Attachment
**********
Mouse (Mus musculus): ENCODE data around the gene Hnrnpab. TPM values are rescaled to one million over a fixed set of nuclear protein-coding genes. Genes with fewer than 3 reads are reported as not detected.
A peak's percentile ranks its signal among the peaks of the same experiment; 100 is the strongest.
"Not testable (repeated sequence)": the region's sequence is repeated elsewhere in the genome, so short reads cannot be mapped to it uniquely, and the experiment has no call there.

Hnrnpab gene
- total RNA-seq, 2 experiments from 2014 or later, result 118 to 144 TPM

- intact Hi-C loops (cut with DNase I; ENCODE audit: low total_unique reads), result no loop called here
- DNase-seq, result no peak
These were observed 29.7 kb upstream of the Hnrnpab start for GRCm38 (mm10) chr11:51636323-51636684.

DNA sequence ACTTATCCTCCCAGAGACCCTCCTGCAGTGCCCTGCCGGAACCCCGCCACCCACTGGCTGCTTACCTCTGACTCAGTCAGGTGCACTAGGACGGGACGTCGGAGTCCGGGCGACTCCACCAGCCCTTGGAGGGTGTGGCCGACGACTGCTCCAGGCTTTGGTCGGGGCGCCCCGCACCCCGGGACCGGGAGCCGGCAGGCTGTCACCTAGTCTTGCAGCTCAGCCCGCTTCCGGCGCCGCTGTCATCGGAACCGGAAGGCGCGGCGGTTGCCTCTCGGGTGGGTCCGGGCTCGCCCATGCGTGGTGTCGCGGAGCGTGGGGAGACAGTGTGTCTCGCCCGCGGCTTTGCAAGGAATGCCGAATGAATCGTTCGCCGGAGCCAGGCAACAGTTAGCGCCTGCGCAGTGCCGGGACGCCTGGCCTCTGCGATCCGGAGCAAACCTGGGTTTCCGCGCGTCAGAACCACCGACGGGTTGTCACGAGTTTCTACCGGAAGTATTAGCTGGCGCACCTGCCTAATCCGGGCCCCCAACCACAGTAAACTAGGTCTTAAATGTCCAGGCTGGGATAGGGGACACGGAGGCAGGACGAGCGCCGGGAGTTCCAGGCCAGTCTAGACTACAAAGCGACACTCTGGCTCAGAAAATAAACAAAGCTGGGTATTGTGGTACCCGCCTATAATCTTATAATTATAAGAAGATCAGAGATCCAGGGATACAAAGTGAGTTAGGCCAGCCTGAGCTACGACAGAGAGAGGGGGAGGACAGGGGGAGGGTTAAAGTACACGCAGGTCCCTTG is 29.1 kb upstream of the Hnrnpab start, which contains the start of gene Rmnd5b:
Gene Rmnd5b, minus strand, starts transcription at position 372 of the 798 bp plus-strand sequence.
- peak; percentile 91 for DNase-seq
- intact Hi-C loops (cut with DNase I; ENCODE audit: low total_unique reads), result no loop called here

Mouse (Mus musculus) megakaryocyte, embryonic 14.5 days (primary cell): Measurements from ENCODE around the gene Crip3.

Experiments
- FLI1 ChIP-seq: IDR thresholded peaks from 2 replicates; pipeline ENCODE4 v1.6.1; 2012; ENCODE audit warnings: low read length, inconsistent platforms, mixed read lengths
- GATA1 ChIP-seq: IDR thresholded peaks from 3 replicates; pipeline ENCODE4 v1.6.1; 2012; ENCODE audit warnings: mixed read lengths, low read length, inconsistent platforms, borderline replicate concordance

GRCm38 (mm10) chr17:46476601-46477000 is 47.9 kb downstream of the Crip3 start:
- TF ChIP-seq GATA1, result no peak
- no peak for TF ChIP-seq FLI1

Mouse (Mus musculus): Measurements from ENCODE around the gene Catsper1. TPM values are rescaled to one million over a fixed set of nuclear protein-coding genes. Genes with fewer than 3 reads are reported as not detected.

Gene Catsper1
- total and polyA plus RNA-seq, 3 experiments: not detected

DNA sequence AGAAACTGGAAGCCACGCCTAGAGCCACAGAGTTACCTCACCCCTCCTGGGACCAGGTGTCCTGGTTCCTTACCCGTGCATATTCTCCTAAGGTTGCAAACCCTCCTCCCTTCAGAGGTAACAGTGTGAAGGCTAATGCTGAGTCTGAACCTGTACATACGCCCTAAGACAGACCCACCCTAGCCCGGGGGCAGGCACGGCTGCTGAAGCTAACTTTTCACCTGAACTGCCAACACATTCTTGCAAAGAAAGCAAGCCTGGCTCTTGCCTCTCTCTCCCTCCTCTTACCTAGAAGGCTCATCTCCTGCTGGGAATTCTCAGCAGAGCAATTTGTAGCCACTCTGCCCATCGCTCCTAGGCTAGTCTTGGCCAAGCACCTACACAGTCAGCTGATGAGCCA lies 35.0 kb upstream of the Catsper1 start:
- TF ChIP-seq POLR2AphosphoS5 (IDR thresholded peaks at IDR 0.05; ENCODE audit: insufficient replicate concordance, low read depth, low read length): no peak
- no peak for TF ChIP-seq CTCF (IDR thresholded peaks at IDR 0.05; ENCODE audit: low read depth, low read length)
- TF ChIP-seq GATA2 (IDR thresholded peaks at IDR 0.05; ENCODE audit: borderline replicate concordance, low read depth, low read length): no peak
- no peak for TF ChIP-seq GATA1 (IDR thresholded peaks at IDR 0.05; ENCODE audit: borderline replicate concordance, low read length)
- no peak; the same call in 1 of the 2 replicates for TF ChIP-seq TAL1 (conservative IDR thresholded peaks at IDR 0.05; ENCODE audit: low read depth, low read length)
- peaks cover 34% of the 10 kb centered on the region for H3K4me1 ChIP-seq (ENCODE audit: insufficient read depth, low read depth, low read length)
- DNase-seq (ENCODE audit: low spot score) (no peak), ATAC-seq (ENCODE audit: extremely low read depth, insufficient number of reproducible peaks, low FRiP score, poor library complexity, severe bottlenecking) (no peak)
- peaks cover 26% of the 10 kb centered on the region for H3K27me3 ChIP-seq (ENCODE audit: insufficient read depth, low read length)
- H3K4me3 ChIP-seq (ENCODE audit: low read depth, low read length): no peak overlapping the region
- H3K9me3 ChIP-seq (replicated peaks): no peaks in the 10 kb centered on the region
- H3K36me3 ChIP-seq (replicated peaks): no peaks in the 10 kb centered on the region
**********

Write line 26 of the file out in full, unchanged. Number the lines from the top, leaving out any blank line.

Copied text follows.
- TF ChIP-seq GATA2 (IDR thresholded peaks at IDR 0.05; ENCODE audit: borderline replicate concordance, low read depth, low read length): no peak